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    1. Thank you. I’m truly sorry to hear about that painful experience. Conversations don’t come naturally to me (I was born slightly autistic). So since getting married, my wife has been teaching me how to show more care to others through probing with more thoughtful questions and responses. I guess the very thing I wish from others is also what I need to learn to give more generously myself? Anyway, nice to get to know you here. I hope by trading poems we’ll get to share each other’s pain and burden more often in this wonderful community. 🙂

      Liked by 1 person

      1. I’m also not great at conversation, but I do care about people. A lot of what I write is written for sick people, so they can feel less isolated in their experiences. It sounds like you have a great partner in your wife. 🙂

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    1. Amongst the Cantonese, the conventional greeting is: “Have you eaten?” One wouldn’t offend the inquirer by answering “no”, nor would a perfunctory “yes” be dishonest … since we would always have eaten something — breakfast, lunch, mid-day snack, tea, dinner, supper, midnight snack. “How are you” is reserved for greeting only seniors or familiar faces who are not seen for a substantial period of time. Believe it or not, the Cantonese “good morning” (which is gradually replacing “have you eaten”) was not introduced until about the 1980s.


  4. I agree with you. Not everyone expects an actual, proper answer to the question, “how are you?” It’s more of a ‘have to ask’ question. Very genuinely is it actually meant as one.

    Liked by 1 person

    1. Thank you for dropping by, NJ. How are you? (For real! 🙂 ) I’m wondering … what if everyone begins to mean what they ask? What sort of changes that would bring to our social culture?

      Liked by 1 person

      1. You’re most welcome, Colin 🙂 To be honest, not that great but better than really bad. Something is always better than nothing. How about you? (I always ask this question for real. I don’t know how not to)
        As for your questions, I’m not sure about every single one but I sincerely feel that genuinely asking someone how he or she is just might help open people up and talk. Really communicate. I feel that’s missing at times.

        Liked by 1 person

      2. I so agree with you, NJ. Talking with the person, and not just talking, is what’s missing, especially in these days we are spending an awful lot of time making small talks, or merely “tweets”, over triviality for nobody’s sake.

        Thanks for asking. I’ve been doing quite terribly, so much so I used the “D” word to title my quadrille and confess the detection of “abysmal rumbles”. Sometimes I wonder if it’s the chemistry in the brain or that I should naturally feel overwhelmed by the challenges. Work, good work, has nevertheless been an effective distraction in this couple of days. Once again … the simplicity of a compartmentalised male brain! Glad to be here making much needed connections too.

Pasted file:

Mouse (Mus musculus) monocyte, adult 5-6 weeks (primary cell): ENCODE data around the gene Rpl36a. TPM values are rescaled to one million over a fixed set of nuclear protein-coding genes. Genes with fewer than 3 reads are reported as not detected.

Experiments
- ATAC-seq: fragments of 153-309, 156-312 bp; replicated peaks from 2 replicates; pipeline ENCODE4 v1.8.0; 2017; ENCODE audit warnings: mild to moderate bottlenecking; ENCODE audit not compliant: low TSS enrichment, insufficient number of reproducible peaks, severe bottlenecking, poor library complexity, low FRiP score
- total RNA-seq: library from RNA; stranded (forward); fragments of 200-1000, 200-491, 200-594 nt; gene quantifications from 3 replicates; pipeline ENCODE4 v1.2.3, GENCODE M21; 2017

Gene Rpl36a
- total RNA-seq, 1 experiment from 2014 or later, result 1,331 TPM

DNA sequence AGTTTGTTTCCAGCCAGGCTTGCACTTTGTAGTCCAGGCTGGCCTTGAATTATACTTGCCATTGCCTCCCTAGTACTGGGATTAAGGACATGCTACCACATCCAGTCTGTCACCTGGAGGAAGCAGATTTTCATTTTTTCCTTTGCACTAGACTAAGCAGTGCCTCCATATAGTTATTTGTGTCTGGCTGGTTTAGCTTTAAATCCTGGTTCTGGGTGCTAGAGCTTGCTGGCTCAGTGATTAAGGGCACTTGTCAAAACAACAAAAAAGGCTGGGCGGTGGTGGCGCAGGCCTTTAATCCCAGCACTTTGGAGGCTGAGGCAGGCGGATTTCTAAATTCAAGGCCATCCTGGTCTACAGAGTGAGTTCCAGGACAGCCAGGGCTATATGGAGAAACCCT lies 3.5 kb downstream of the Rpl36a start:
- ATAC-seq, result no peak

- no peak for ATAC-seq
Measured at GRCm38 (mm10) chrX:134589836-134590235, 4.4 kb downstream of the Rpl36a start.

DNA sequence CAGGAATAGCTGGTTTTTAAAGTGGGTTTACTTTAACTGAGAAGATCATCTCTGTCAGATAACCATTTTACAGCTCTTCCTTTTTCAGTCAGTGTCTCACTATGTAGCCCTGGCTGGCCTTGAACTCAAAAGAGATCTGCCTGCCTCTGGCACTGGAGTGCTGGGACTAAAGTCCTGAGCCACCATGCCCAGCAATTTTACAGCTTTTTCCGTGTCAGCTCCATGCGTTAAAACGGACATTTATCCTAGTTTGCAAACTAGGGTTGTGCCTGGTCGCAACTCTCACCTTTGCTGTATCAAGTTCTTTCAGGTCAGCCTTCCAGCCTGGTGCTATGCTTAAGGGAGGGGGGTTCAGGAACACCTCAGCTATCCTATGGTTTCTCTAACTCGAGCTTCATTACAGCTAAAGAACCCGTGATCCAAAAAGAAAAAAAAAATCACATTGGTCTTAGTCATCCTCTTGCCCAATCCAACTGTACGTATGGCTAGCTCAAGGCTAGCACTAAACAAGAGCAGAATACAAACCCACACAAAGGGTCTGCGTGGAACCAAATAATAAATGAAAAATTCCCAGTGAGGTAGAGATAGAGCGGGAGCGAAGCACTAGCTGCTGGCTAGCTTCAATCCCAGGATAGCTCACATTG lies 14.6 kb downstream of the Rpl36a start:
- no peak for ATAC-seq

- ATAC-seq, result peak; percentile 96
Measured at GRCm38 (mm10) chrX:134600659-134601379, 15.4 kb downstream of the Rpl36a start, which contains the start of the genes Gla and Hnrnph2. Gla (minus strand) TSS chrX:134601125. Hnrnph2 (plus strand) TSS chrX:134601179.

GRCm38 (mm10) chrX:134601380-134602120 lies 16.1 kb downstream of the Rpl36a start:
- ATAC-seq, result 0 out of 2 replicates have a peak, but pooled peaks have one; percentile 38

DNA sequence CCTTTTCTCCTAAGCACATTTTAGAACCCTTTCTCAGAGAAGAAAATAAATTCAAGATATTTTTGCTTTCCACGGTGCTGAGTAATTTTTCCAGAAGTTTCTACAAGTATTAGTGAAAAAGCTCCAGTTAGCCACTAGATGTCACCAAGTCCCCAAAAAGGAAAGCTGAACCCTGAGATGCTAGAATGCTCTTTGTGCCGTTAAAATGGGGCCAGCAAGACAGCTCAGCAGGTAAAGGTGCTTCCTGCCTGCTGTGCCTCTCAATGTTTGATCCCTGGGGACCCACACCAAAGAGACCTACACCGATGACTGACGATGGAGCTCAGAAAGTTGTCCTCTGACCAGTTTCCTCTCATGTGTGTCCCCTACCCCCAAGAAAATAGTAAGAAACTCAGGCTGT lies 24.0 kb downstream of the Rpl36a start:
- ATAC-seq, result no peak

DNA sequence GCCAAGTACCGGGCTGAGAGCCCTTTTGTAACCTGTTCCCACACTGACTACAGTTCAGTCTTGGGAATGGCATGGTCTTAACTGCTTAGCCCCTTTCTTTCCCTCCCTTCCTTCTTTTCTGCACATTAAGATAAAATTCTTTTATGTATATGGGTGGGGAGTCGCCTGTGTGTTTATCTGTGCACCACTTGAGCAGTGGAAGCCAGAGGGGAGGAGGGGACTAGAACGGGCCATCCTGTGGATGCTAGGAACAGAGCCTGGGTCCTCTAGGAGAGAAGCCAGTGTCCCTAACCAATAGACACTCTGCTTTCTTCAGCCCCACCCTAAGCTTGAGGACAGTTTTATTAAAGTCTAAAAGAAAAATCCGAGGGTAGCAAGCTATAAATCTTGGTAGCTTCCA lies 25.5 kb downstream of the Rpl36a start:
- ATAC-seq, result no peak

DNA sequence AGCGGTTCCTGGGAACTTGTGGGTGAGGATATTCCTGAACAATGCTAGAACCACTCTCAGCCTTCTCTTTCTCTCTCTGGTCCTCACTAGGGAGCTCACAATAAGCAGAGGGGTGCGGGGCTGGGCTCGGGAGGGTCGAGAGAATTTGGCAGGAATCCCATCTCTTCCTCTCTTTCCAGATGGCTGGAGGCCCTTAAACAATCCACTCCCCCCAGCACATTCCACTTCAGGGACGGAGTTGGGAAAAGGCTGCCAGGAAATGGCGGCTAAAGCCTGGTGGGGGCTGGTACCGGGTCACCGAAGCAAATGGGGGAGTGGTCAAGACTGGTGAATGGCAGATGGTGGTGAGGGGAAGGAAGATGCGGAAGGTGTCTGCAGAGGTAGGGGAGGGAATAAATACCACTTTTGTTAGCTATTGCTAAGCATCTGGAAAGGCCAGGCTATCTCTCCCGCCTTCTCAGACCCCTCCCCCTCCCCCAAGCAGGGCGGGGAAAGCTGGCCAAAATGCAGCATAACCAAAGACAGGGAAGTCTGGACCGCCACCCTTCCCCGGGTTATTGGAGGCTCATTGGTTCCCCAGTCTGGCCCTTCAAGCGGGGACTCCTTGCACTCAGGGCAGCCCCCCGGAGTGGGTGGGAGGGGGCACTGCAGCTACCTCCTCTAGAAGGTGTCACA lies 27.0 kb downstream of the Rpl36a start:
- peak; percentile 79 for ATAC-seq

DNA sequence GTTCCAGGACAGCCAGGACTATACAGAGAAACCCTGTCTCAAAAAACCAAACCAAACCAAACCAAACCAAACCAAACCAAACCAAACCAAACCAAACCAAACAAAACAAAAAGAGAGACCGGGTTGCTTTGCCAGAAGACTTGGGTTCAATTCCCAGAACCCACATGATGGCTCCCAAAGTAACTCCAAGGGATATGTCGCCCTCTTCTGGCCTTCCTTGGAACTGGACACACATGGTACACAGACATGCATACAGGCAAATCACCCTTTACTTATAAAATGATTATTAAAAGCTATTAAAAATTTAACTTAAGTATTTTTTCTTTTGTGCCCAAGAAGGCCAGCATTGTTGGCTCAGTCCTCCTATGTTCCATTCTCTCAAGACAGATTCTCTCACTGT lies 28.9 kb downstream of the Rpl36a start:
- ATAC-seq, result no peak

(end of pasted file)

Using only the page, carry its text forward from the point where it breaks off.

Liked by 1 person

      3. These are the days of tweets and status updates. And some of them are highly ridiculous. I prefer the proper connection of a face to face conversation or a phone call etc. Sadly, those are going extinct. In spite of so many ways of communication, not many actually communicate.
        I’m sorry you’re going through a tough time. But compartmentalizing seems to work for you. That’s good. When I am having bad days, I always think about all the things that I’m grateful for and everything and everyone that keeps me happy and the days are not so bad to bear. Sometimes, one needs to just give in and let the tough times pass by. I’m sure better days are on their way to you 🙂🙂

        Liked by 1 person

  5. I liked your description of the coming storm as a blue sky with sounds from a “distant abyss”. As far as the greetings go, it is a way of acknowledging someone’s presence such as on a street. On some streets where there are many people saying anything is not appropriate unless you actually know the person.

    Liked by 1 person

    1. Thanks Frank. Cultural shock from greetings’ formalities aside, the point I’m trying to make, and as a reminder to self, is that we so often let the needs slip unnoticed in the mechanics of social interactions. Of course, privacy, decency, necessity … common sense doesn’t and shouldn’t go out the window.

      Liked by 1 person

  6. Ohhhh…the acrostic. I had to look harder beneath the words for the “storm” …just as we should search the eyes and soul of someone who answers the question”How are you?” with the expected answer “Fine.” Are they, really?

    Liked by 1 person

  7. Oh I love this .. “Although I said “I’m fine”,If you looked into my eyes,You might hear them whisper,“No, I’m not,”In our exchange of goodbyes.” .. so incredibly poignant and true!

    Liked by 1 person